Training and Credentialing in Natural Orifice Transluminal Endoscopic Surgery (NOTES)

Training and Credentialing in Natural Orifice Transluminal Endoscopic Surgery (NOTES)

David J. Desilets

Baystate Medical Center, University of Massachusetts School of Medicine, Springfield, MA, USA

NOTES (natural orifice transluminal endoscopic surgery) is a subset of minimally invasive surgery where a flexible endoscope inserted into a natural orifice (mouth, anus, vagina, nose, or urethra) is used to carry out a surgical procedure [1,2]. Both surgeons and endoscopists (gastroenterologists) have pioneered this discipline. From the second NOTES white paper:

For those skeptics who dismissed NOTES as a passing fad, the evidence to date suggests that this notion is wrong. NOTES is increasingly well established as a concept and methodology. Rather than being an end point in and of itself, NOTES is a way of thinking that regards the use of a natural orifice in conjunction with flexible instruments as a less invasive and more cosmetically appealing method of performing certain surgical procedures. The time line to widespread clinical adoption of NOTES and the ideal entry procedure is unknown and not critically important. The important thing is to properly develop NOTES procedures, assess them critically, and take advantage of the ideas and techniques that spin off along the NOTES developmental pathway.


The concept of NOTES is well established. Many NOTES procedures have been described in the literature, and trials and outcomes have been published. So how do we approach training? There is an inevitable conflict that presents itself when considering training in NOTES: with some exceptions, surgeons tend to be poor endoscopists, and endoscopists (gastroenterologists) tend to be poor surgeons. NOTES is a true hybrid technique that straddles the crossroads between surgery and endoscopy and pushes the envelope in both. Few are able to be expert in both fields. Certainly there are some gastroenterologists who can perform endoscopic submucosal dissection (ESD), peroral endoscopic myotomy (POEM), and pyloromyotomy, which are surgical procedures after all, without the aid of a surgeon. Similarly, there are some surgeons, especially thoracic and foregut surgeons, who are sufficiently adept at endoscopy that they can perform NOTES procedures solo. However, natural orifice surgery can be very difficult, and the majority of surgeons do not possess the requisite endoscopic skills to become competent. Similarly, with few exceptions, most gastroenterologists have little or no formal training in surgery beyond that which occurred in medical school. Therefore gastroenterologists, although they may have the technical skill to perform NOTES, do not have the cognitive skills or experience required. This is why many successful NOTES programs are a hybrid, with equal participation by surgeons and gastroenterologists.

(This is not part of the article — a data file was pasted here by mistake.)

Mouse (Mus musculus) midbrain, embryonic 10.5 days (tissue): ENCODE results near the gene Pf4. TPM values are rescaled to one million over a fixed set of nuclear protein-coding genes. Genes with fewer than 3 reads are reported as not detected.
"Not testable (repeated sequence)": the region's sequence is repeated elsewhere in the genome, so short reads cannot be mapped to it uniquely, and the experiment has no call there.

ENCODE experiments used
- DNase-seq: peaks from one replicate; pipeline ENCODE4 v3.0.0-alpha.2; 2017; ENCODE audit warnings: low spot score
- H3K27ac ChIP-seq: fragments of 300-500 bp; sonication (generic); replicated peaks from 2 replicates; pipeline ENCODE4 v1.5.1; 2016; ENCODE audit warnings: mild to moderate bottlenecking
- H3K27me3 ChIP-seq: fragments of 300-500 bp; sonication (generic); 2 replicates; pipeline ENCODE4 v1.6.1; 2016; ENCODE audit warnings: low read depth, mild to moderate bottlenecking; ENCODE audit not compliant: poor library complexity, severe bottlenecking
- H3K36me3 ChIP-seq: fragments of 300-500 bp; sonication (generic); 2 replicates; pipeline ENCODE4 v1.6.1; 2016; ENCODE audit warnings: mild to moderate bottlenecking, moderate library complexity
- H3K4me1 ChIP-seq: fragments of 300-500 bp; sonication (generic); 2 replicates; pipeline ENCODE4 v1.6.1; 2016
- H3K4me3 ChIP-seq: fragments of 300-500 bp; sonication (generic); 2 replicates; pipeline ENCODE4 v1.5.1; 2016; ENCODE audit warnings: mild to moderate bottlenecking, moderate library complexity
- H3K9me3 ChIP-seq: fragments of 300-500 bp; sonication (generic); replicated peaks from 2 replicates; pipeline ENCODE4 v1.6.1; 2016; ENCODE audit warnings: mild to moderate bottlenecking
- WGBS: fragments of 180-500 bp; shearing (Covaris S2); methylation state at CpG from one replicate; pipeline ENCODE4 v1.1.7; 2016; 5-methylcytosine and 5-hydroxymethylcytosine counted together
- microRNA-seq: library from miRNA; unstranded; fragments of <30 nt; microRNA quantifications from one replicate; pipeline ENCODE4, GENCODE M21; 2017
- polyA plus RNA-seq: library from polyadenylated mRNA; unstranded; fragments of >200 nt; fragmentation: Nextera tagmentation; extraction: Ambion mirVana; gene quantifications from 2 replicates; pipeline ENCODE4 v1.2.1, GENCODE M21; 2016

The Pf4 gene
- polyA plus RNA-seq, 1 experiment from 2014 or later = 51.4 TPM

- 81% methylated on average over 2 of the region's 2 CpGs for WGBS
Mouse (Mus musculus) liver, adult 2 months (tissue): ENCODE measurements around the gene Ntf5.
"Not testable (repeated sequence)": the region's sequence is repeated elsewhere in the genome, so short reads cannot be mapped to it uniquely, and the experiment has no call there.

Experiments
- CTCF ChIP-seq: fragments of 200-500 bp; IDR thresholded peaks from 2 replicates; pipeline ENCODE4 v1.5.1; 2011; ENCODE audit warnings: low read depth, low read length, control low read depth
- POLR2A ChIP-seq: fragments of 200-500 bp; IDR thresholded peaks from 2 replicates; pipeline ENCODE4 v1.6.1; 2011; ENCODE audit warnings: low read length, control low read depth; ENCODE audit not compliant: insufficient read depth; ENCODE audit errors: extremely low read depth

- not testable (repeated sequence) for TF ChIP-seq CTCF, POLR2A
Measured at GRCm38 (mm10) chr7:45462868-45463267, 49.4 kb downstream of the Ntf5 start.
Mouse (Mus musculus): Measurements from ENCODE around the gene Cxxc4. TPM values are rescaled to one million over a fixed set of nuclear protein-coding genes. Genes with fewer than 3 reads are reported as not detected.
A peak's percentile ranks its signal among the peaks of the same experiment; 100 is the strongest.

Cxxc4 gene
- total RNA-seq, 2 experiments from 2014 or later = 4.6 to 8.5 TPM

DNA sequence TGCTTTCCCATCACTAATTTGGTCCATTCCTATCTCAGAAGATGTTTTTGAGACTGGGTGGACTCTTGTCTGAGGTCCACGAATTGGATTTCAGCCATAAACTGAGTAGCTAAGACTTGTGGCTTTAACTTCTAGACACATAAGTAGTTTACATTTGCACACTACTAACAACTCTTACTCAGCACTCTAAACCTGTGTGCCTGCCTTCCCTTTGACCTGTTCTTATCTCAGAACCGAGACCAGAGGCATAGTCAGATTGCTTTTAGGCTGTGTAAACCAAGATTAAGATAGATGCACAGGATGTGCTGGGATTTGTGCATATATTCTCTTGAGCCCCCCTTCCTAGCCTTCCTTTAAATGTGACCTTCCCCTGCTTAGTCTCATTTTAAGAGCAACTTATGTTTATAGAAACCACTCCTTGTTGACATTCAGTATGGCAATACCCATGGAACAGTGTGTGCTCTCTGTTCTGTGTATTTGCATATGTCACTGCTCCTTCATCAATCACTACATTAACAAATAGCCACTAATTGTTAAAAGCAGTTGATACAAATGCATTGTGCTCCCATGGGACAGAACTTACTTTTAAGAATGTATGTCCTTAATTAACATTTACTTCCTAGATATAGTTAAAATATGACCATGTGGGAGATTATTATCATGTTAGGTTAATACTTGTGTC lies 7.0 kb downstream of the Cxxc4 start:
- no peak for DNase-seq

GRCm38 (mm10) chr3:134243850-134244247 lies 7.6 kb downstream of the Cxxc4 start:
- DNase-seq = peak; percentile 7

Given the limited number of NOTES centers and data concerning training in NOTES, this chapter will provide a rationale for making NOTES training a joint endeavor between surgeons and gastroenterologists and proposes a model of what a successful NOTES training program might look like. This is based primarily on the experience from my own institution as an example. It is not exhaustive, listing some of the most essential techniques/skills at the end of the first section. This is succeeded by some thoughts on credentialing.

It has not escaped my observation that NOTES training would have a positive impact on the field of advanced endoscopy. Many NOTES procedures are spin‐offs of ESD, endoscopic full‐thickness resection (EFTR), etc. The reverse is also true. NOTES procedures have spawned innovation in advanced endoscopy. The field of interventional endoscopy can only be favorably influenced by pursuit of advanced surgery (NOTES) procedures.


How can someone train to become a competent NOTES surgeon? One could take an interventional endoscopist and make that physician take 2 or 3 years of surgical training, similar to residency. Conversely, one could take a surgeon and make him take a year or two of advanced endoscopy training. Neither of these options is practical. Current “surgical endoscopy” fellowships do not follow American Society for Gastrointestinal Endoscopy (ASGE) training guidelines in terms of number of procedures required to be eligible even to be assessed for competence. Many so‐called surgical endoscopy fellows spend most of their time doing surgery and finish these fellowships with fewer endoscopies than our first‐year fellows. So, short of making gastroenterologists do a surgical residency, and making surgeons do a gastroenterology fellowship, we must settle for some other kind of training.

One way around this dilemma would be for the putative NOTES surgeon to obtain one‐on‐one training in a particular procedure by experts. For example, I have personally mentored surgeons and gastroenterologists in POEM at five different medical centers. I received my own training in POEM by traveling to Japan with my surgery colleagues for 3 days to learn the technique from Dr. Haru Inoue. Training in third space endoscopy is discussed in great detail in Chapter 19

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Jul 31, 2022 | Posted by in GASTOINESTINAL SURGERY | Comments Off on Training and Credentialing in Natural Orifice Transluminal Endoscopic Surgery (NOTES)

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